Points for this activity were reversed because you removed the college from your Data Locker.
Points for this activity were reversed because you removed the scholarship from your Data Locker.
Points for this activity were reversed because you removed data to start your Admissions Profile.
Points for this activity were reversed because you removed data to start your College List.
Points for this activity were reversed because you removed SAT or ACT scores from your Admissions Profile.
Points for this activity were reversed because you removed application details from your Admissions Profile.
Points for this activity were reversed because you removed activities and awards from your Admissions Profile.
Points for this activity were reversed because you removed your weighted GPA from your Admissions Profile.
Points for this activity were reversed because you removed data to complete your Admissions Profile.
CollegeData - Nikita - Georgia Institute of Technology - Class of 2019
Nikita - Georgia Institute of Technology - Class of 2019
student photo

At first I didn't think non-academic factors were important to me. But in the end, school spirit, athletics, and just the way the campus felt also influenced my decision.

I would have enjoyed going to any of the schools I applied to. I made sure they were all schools I could actually see myself attending rather than just applying for the sake of applying.

Hometown: Davidson, NC

High School: Private

GPA: 3.59/3.84 (weighted)

SAT: 1980

ACT: 26

Major: Business

Goal: Maintain a high GPA, do lots of community service, and have fun

College

Status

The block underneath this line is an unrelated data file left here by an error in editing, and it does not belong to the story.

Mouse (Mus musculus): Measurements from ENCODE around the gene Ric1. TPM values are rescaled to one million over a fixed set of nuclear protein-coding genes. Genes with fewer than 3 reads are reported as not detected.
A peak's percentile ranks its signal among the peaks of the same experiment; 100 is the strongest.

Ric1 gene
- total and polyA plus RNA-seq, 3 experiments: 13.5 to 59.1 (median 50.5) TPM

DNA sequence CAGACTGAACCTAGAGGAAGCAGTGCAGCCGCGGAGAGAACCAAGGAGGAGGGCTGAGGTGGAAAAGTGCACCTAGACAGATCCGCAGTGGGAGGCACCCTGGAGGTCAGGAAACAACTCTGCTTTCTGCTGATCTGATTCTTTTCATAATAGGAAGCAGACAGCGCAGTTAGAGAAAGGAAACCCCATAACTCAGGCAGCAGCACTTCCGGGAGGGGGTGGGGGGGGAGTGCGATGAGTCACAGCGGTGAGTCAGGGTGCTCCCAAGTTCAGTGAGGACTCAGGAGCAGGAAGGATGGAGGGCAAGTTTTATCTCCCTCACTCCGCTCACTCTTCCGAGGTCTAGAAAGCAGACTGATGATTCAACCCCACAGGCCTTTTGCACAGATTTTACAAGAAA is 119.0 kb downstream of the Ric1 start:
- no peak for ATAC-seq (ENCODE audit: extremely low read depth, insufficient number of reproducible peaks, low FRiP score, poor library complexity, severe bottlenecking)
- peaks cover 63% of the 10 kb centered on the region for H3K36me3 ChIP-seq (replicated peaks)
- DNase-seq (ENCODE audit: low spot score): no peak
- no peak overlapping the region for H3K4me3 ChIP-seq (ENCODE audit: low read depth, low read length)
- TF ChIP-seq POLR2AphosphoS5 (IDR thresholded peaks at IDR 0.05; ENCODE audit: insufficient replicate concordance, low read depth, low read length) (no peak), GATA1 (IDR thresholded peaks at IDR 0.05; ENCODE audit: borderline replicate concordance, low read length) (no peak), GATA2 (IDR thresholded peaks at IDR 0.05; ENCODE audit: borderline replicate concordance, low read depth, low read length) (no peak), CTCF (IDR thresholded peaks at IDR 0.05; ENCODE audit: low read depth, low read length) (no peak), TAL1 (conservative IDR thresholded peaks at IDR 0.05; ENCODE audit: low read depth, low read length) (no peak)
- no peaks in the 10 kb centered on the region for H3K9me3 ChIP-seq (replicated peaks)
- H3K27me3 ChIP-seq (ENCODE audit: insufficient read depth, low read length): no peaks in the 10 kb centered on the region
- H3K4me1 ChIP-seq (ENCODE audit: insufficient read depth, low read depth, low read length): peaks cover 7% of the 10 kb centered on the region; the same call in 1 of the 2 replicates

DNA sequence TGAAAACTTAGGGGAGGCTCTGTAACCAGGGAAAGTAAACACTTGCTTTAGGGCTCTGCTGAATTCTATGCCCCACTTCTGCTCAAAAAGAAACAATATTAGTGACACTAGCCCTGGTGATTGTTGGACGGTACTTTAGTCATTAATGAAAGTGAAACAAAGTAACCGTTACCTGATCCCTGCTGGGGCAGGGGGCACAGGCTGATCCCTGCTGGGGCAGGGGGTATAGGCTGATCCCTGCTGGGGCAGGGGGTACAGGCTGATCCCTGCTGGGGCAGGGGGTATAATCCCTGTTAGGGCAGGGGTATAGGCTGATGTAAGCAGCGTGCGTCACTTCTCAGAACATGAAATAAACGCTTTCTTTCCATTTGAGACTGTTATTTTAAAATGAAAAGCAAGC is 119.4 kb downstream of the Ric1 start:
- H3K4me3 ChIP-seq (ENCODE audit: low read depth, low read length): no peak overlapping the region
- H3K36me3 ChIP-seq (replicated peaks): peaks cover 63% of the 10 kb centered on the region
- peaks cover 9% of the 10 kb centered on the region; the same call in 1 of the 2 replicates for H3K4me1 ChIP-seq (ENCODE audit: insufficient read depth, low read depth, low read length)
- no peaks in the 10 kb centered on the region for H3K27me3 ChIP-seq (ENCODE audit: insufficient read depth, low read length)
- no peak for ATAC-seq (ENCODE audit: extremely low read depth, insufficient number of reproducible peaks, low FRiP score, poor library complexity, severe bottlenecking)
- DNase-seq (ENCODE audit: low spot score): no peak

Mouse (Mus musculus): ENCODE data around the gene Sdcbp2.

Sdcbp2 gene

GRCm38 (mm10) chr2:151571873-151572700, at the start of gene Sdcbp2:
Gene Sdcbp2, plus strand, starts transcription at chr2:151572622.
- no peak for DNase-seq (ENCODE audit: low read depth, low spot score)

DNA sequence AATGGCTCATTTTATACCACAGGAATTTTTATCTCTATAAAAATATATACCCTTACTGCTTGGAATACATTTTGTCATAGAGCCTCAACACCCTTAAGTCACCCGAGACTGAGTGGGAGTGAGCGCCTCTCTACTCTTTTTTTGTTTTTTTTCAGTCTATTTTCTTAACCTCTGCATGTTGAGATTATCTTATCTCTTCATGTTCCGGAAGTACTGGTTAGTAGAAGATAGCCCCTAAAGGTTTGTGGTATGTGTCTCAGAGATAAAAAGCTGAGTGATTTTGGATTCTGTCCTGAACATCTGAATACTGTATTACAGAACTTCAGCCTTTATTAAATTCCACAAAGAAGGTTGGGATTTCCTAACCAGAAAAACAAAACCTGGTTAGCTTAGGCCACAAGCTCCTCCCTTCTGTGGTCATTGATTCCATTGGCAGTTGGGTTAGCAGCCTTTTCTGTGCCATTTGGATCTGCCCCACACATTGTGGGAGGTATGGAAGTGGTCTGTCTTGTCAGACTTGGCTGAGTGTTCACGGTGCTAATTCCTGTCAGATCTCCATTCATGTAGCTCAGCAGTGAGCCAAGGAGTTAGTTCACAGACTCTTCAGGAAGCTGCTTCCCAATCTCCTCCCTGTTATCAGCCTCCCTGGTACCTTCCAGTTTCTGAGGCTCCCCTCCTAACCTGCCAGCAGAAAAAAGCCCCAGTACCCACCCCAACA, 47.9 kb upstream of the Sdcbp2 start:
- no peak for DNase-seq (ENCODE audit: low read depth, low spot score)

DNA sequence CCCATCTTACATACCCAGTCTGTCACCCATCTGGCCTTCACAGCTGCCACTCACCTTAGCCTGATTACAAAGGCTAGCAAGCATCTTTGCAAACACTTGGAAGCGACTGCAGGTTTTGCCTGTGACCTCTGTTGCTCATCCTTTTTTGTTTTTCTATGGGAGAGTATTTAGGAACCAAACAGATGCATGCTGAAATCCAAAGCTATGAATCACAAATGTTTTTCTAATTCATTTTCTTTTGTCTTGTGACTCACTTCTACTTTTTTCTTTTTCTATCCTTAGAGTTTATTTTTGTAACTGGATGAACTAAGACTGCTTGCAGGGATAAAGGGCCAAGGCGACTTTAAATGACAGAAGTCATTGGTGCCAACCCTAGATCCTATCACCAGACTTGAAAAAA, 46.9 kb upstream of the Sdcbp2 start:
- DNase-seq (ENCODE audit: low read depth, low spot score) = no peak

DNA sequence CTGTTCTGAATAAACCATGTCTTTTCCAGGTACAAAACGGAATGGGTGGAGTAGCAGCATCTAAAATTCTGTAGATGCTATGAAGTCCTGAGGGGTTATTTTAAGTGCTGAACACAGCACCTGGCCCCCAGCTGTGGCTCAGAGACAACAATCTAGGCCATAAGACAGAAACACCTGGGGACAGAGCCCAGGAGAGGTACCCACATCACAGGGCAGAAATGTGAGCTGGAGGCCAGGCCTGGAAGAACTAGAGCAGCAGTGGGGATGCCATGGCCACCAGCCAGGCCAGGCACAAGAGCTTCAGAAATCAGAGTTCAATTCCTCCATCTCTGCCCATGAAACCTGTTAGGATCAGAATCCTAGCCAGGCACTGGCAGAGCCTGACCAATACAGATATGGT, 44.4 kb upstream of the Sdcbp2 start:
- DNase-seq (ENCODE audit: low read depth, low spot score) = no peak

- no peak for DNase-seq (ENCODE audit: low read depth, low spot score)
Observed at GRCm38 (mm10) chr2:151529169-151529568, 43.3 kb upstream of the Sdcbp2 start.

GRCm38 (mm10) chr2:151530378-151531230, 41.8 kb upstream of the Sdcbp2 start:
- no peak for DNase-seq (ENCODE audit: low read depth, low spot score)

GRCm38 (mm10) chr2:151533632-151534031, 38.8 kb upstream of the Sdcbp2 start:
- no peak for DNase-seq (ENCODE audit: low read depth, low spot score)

Georgia Tech (EA) Attending
UNC at Chapel Hill (EA) Accepted
Wake Forest University Accepted
Virginia Tech Accepted
N.C. State University (EA)Accepted
Elon University (EA)Accepted
Clemson University (EA) Accepted
University of Georgia (EA) Accepted
Freshman Year Update

Coming from a smaller high school, Georgia Tech felt huge. There were so many people I didn't know. But I made friends through my living-learning community, my sorority, and my classes and clubs, and the school felt a lot smaller.

My living-learning program is called Grand Challenges, and it focuses on collaboration and solving world problems. All students in the program live in the same dorm. Trust me, you get to know everything about the people you live with freshman year, and they get to know everything about you. My dorm-mates were there for me when I did poorly on a test, missed my mom, and even when I just wanted to talk about my future.

But sometimes college is too fun, and it is hard to prioritize. I've learned that it's important to hang out with your friends, but never at the sacrifice of your grades or health.

Sophomore Year Update

This year was more stressful. I took harder classes and was more involved in my organizations, and I definitely spent a few nights with barely any sleep. However, I've grown as a person and learned how to manage my time. I'm still majoring in business IT, but I have decided to pursue minors in Spanish and data analytics.

With its reputation for being a "nerdy" technology school, I worried Georgia Tech wouldn't be the best for a business major. But I'm getting a very well-rounded education. My Grand Challenges program has allowed me to research homelessness in low-income communities. This summer I am going to Eastern Europe to study social entrepreneurship while interning for a nonprofit in Budapest, Hungary. And when I come back, I will start a five-month internship with a paper and packaging company doing procurement for their IT department. So far Georgia Tech has been everything I thought it would be and more!

Academic rigor comes first